I was reading the paper* this morning and came across an interesting article detailing the growing number of Christian businesses. By this I mean, businesses based on a Christian philosophy - mostly the Golden Rule. The article exampled Christian Brothers Automotive, an $80 million company. Supposedly you would expect them to give you a fair deal. In fact, at one location a mechanic even stated he would pray with you if you felt the need. I was also surprised to see that Chick-fil-A is a Christian based company and, as such, are closed on Sunday. I am beginning to wonder how many more businesses claim this faith, but just don't have it stated in the name.
I am not sure how I feel about this. I certainly am not opposed to Christian businesses. There are many businesses under lots of different faith umbrellas. My main concern is that they live true to the golden rule value and don't discriminate in hiring or customer service. I also don't want to walk into their (or any other faith-based, non-church/synagogue/mosque, etc.) profit-based businesses and be evangelized. I think it is a fine line to be a profit based business and adhere to state and national regulations. It is ok to have a company value statement, it is not ok to use that statement to the exclusion of others or to the "skirting" of local laws.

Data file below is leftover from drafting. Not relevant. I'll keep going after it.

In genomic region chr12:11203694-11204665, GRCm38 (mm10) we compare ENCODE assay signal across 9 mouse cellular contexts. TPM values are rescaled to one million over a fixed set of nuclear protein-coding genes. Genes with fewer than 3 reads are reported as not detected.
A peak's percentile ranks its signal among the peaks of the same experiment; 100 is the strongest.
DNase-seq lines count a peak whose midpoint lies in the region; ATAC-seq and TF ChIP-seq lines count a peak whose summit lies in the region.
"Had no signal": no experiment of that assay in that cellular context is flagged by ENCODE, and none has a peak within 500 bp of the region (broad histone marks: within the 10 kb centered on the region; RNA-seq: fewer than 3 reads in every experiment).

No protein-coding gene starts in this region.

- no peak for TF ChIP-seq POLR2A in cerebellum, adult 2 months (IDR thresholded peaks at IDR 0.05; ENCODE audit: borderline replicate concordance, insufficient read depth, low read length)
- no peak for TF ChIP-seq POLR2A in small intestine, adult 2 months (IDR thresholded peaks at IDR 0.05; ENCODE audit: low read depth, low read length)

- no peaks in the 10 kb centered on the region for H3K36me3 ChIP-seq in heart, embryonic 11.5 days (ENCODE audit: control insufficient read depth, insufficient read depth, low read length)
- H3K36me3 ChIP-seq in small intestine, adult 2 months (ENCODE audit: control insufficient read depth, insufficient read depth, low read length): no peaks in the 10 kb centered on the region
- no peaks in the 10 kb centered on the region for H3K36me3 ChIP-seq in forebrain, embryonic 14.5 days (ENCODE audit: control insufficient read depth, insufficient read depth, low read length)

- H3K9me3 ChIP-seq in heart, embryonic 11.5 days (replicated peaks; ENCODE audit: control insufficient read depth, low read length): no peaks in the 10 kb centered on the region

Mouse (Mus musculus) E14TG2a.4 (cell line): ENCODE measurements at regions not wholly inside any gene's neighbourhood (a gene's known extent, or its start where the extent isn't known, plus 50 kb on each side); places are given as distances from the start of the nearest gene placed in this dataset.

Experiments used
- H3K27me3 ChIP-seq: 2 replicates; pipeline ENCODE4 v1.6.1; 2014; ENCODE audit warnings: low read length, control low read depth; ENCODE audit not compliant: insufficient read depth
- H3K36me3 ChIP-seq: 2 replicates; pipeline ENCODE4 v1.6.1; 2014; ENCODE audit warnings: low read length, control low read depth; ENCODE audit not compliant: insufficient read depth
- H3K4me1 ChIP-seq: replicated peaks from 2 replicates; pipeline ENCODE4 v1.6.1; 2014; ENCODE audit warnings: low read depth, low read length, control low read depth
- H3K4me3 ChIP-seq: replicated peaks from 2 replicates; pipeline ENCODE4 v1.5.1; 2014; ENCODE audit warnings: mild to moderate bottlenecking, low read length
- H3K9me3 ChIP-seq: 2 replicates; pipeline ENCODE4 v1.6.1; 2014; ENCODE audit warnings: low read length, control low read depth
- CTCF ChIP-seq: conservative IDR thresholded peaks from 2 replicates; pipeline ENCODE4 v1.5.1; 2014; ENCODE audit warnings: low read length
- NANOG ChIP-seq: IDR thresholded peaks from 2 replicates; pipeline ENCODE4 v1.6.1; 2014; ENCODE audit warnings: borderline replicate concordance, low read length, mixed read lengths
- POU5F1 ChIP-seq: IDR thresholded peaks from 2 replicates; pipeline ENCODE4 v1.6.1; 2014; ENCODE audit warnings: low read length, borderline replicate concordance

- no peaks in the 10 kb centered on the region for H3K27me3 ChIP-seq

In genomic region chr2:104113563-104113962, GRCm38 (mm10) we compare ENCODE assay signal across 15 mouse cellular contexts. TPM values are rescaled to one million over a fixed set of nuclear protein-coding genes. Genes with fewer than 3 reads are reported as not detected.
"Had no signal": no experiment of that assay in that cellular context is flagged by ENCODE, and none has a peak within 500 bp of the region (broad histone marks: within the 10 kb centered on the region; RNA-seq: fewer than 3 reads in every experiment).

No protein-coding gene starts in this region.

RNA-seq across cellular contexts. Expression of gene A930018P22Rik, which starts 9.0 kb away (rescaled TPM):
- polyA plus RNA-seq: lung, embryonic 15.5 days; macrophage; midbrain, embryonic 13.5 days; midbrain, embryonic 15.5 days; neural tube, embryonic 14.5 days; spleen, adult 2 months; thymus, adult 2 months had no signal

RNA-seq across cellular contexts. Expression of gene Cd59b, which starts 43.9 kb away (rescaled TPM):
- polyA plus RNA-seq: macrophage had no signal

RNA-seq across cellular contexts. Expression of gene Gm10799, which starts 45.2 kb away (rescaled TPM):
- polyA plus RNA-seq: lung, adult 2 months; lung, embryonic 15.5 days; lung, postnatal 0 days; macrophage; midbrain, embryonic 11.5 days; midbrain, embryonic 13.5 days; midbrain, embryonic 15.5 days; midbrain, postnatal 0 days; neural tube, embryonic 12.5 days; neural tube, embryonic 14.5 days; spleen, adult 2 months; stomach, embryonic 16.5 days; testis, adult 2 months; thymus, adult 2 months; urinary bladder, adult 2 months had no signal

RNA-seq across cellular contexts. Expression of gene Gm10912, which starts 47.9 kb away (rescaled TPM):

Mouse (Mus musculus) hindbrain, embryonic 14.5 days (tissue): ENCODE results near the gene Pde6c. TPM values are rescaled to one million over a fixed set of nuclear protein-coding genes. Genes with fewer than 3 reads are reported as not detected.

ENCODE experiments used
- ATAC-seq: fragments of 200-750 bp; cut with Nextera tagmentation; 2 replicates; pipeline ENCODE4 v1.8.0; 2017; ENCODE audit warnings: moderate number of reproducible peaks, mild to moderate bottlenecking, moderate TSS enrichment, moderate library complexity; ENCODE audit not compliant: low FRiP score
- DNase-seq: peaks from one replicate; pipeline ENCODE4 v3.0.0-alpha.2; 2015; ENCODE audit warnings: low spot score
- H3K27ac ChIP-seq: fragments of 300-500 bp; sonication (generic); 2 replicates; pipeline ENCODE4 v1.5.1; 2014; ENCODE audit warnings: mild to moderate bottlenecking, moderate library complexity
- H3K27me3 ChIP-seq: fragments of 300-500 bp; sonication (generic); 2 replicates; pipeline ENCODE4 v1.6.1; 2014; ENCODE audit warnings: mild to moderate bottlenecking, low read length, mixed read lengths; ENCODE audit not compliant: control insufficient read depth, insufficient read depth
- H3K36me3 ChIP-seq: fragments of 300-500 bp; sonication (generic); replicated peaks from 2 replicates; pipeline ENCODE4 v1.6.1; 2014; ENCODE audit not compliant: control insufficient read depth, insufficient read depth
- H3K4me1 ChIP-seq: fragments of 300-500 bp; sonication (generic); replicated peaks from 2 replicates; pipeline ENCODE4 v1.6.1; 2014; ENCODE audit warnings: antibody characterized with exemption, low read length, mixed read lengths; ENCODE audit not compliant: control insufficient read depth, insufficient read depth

I am curious, though, would you be more likely to frequent a business if you knew its owner's religious leanings? According to the article, because the above examples espouse to be Christian, they are hoping to tap into the large Christian market. Is it ok to use this for marketing? Is it ethical? What if they claimed to be Unitarian Universalist? Then would you be more likely?
*St. Louis Post-Dispatch, July 6, 2009